EARTH A New Wild is hosted by conservation scientist M. Sanjayan, who argues that conservation should be about finding a balance between people and nature.
For years the prevailing attitude towards conservation was that it was a question of people versus nature, but Sanjayan takes viewers to 29 different countries, showing them how living in harmony with nature can lead to greater productivity. Brian Clark Howard of National Geographic spoke to David Allen, executive producer of the series.
Bringing nature back into our consciousness
One important point throughout the series is the idea that people and nature should be reconnected by changing our attitudes towards wilderness; we should no longer think of nature and people as separate.
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One example of this changing attitude is the segment in which viewers are shown how New York City officials are implementing a conservation strategy of regenerating their bay using oysters, bringing nature right into the heart of a metropolis, not romanticizing it as something which exists elsewhere.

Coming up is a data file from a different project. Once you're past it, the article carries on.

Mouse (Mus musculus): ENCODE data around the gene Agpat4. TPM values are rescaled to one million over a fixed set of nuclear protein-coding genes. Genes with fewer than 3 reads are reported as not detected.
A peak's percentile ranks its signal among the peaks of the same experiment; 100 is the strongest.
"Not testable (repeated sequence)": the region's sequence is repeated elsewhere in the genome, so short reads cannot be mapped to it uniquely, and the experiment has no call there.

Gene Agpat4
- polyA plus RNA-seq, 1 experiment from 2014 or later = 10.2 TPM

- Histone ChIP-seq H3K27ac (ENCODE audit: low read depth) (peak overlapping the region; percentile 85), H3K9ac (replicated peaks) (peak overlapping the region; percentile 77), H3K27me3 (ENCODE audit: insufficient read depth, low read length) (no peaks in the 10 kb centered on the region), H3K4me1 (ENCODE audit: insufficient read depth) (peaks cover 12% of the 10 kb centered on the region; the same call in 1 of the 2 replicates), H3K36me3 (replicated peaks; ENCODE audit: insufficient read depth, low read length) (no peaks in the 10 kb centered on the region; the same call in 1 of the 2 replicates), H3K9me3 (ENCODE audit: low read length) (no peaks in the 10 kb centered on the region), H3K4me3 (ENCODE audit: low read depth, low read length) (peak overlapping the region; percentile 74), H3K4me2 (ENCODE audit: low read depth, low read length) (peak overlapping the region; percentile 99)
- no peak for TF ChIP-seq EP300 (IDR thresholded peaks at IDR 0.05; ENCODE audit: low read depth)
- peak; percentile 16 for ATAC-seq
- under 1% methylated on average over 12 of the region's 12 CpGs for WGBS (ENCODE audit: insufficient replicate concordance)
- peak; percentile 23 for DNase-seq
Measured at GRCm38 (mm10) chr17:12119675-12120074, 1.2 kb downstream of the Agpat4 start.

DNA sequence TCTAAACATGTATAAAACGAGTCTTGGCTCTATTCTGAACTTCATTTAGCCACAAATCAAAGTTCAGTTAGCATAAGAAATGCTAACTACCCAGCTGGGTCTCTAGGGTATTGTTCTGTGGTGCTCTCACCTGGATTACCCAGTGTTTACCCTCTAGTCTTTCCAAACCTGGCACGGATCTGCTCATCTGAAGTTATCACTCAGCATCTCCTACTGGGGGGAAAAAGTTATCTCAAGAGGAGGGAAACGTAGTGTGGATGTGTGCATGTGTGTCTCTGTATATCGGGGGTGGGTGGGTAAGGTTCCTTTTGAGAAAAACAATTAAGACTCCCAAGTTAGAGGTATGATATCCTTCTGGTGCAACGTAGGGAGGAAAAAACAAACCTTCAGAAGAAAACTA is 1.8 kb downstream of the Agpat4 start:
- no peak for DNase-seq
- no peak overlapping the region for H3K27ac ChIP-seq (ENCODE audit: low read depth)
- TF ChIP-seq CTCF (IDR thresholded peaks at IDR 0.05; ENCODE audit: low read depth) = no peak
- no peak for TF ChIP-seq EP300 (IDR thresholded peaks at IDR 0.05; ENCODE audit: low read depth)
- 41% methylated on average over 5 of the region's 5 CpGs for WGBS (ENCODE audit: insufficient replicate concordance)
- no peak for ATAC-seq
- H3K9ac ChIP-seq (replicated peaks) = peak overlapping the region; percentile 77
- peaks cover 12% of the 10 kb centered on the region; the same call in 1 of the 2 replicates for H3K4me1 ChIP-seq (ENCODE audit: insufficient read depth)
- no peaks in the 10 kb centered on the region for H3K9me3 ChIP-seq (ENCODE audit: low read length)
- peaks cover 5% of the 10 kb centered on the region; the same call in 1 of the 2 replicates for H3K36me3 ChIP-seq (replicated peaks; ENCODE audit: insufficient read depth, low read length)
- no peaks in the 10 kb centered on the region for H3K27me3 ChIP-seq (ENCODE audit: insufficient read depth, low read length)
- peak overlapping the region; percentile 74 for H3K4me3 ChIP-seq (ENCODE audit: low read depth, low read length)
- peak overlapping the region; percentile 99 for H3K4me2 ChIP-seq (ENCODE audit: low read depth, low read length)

Another theme throughout the series is the idea that nature and human activity can in fact be mutually beneficial. For example a farmer who gives up some of his arable land to plant a forest actually sees an increase in productivity.
Working in conjunction with nature
Another controversial conservation theory suggests that the presence of predators increases the productivity of ranches, with ranch animals that are herded regularly encouraging grasslands to grow. This idea is just another way in which the documentary illustrates how we can harness the power of nature in order to improve human activities.
As well as improving productivity, we can also help to maintain nature with seemingly small but well-targeted actions. One example is the growth of a lion population which lives alongside the Maasai in Kenya, which goes to show that the relationship works both ways.
For those of you interested in seeing the documentary for yourself, EARTH A New Wild will be on air on PBS on Wednesdays throughout February in the U.S., and international viewers will be able to catch it on Nat Geo Wild.